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October 4th, 2008:

I Need the Others

In the early months of this year, young people I knew and had previously taught the basic principles of Christianity were going around in Riruta, brandishing slashers and chanting hate slogans against certain people they perceived as belonging to a different community. It was unfortunately a common sight in Nairobi, especially in the poorer neighbourhoods, where an irresponsible and vicious campaign against “them” found fertile ground in the widespread lack of hope for a better future, and sometimes outright desperation. A very legitimate aspiration and request for social justice had been manipulated and turned into hatred for the “others”.

Now, normality seems to be back. Dozens of meetings, celebrations and festivals have been held around the theme of peace, headlined with such slogans as “Youth for Peace” and “Nyama Choma for Peace”. Yet today, we cannot pretend: there are too many desperate young people who are still ready to return to the streets, to loot, to kill and be killed, as long as they find somebody to incite them or promise a reward. They are culprits and victims – both at the same time – of a society where law and order are too often allied with injustice and corruption, and we are scared of the evil forces they have inside them. We know that given the chance, the same demons could be unleashed again. We are even more afraid because we are fully aware that the same negative forces are also present within each one of us. This is obviously not simply a Kenyan issue, it is a human issue. We have seen foreign workers being targeted in South Africa, while in Europe, especially in Italy, public opinion has been manipulated into seeing the foreign immigrants as the root cause of all problems of insecurity and crime.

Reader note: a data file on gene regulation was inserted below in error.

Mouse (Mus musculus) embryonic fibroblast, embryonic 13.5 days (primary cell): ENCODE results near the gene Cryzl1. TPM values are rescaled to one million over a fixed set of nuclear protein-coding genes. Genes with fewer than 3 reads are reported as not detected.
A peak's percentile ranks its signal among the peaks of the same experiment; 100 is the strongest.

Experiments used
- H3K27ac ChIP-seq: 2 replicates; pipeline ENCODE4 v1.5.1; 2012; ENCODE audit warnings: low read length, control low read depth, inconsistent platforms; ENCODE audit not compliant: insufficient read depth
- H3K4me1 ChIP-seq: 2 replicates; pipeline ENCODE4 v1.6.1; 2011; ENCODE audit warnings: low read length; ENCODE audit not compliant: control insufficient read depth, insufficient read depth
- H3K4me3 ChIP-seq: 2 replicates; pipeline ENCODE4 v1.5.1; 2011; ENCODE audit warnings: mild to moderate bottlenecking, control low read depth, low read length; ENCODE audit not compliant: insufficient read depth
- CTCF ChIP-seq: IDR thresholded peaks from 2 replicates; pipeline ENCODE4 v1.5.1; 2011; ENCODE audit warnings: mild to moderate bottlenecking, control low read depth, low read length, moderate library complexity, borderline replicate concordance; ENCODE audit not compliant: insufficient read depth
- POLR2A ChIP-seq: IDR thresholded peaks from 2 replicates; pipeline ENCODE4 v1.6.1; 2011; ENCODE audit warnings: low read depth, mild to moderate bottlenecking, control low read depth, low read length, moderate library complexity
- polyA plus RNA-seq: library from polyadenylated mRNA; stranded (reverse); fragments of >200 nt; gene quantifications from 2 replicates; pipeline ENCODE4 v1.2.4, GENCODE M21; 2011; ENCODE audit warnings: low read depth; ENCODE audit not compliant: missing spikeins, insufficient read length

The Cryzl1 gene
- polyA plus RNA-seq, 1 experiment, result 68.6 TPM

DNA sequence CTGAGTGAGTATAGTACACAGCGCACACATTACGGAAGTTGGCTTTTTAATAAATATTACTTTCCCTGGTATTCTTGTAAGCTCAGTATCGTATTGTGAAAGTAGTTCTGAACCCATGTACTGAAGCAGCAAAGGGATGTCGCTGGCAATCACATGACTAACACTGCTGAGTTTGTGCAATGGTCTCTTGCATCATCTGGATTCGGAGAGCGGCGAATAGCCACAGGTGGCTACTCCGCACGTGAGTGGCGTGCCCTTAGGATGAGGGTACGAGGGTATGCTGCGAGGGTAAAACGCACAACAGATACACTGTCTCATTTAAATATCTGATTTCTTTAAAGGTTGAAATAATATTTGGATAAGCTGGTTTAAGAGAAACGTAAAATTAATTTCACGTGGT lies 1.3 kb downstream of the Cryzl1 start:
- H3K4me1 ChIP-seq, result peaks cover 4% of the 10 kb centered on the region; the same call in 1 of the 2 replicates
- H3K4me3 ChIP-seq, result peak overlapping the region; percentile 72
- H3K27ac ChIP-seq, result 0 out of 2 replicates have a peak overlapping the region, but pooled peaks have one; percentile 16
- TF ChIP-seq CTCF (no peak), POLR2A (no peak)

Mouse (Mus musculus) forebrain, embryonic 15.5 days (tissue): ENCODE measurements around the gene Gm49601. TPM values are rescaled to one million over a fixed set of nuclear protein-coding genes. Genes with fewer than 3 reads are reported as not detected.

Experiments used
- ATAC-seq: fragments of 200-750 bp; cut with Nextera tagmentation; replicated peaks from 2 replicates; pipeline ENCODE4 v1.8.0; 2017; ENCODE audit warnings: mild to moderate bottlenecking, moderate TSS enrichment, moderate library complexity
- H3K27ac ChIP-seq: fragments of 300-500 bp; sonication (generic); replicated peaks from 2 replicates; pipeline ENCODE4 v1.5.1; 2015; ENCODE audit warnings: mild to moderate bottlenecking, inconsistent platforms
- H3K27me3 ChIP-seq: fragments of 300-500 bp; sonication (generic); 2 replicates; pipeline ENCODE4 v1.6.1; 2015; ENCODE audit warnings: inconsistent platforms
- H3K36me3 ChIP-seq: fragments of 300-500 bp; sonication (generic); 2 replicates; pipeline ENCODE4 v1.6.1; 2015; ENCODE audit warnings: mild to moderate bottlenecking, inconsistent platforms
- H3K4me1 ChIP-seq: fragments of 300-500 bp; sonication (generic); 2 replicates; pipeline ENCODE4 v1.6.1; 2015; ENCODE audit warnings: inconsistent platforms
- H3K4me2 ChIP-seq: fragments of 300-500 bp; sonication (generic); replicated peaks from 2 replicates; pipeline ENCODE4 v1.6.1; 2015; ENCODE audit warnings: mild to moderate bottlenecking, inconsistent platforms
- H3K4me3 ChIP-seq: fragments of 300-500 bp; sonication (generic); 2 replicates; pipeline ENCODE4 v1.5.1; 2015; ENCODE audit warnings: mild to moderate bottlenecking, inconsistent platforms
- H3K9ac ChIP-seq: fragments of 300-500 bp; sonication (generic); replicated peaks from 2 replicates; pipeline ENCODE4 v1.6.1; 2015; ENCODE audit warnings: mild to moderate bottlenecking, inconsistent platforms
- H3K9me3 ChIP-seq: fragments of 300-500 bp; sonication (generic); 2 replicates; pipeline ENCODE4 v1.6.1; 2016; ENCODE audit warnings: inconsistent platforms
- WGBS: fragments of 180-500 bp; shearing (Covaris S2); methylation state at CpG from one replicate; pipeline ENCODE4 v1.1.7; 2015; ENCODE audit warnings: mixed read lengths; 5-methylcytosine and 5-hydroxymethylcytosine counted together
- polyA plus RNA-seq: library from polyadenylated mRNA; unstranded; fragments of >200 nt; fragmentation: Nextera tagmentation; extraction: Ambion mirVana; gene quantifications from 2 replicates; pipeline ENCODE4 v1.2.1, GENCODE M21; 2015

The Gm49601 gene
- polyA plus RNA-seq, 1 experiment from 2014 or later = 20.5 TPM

We are all susceptible to manipulation, especially in cases where the “others” are depicted as a threat to “me”, “my identity” and “my possessions”. The “others”, we are told, want “my home”, “my land”, and “my women”. They want to crush my very “self”, taking from me the values that give consistency and certainty to “my life”.

We are all very sensitive to this kind of talk, and vulnerable because it touches us at the deepest, innermost self, and can elicit an instinctive, unreasoned reaction.

This is the basic “clash of civilizations” that we face today: either we choose to close ourselves into our personal, tribal, cultural, national or religious identities, rejectin interreaction with the others, or we make a conscious effort to open up to new ways of reciprocal acceptance, tolerance  and collaboration. It is a choice between a civilization of exclusion or a vision of inclusion, based on all that is common to human beings.

Kenya has more than its fair share of bigots and fanatics, but the proof that this is a universal problem is in the fact that the two opposite visions have been clearly summarized by two European intellectuals, both French. They looked at their own society a few decades back, and while  Jean-Paul Sartre in his play No Exit wrote the famous line “L’enfer, c’est les autres”, or “Hell is other people”, the theologian Michel de Certeau wrote: “The other is the one without whom living is no life”.

There is no need for me to say that I agree with de Certeau. My Christian faith teaches me what I have been trying to teach to the youngsters of Riruta, “Love your neighbor as you love yourself,” and in the Sermon of the Mount, Jesus tells me that a positive, loving relationship with the “others” is the only path to reach and see God. How could I ever live without the “others” and the “Other”?

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